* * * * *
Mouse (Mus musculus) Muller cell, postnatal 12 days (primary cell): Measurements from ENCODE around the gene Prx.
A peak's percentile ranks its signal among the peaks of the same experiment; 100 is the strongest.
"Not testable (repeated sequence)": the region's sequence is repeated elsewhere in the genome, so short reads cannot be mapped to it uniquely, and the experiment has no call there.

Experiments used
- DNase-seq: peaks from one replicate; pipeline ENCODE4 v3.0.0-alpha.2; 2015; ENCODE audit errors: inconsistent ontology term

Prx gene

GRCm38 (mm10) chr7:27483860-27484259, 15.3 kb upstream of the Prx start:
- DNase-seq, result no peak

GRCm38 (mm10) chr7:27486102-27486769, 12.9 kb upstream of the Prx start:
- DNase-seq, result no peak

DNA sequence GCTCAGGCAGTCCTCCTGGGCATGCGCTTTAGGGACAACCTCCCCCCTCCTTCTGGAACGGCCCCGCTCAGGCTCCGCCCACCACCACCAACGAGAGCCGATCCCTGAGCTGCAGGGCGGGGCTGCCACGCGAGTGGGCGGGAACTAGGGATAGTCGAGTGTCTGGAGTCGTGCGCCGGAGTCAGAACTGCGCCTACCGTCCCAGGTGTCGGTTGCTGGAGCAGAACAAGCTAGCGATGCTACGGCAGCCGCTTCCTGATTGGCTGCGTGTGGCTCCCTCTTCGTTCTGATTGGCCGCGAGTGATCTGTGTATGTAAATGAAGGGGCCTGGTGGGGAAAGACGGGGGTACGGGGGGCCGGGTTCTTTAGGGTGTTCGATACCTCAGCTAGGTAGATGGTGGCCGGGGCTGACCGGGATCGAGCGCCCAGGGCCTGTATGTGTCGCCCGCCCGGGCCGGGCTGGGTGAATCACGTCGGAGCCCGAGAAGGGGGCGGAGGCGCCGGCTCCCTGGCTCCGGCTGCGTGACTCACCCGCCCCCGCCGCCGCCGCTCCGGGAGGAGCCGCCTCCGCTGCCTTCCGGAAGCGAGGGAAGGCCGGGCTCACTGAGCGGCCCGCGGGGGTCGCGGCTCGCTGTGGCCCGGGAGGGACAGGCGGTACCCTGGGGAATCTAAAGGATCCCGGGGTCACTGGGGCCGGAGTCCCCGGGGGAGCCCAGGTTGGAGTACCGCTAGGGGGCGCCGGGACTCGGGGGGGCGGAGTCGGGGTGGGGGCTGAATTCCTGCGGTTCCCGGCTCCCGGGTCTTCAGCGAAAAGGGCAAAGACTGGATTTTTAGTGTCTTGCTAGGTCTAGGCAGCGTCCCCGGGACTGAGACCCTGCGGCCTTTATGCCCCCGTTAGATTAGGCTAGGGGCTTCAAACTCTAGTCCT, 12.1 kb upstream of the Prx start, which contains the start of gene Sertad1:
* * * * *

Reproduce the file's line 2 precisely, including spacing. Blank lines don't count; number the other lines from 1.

A peak's percentile ranks its signal among the peaks of the same experiment; 100 is the strongest.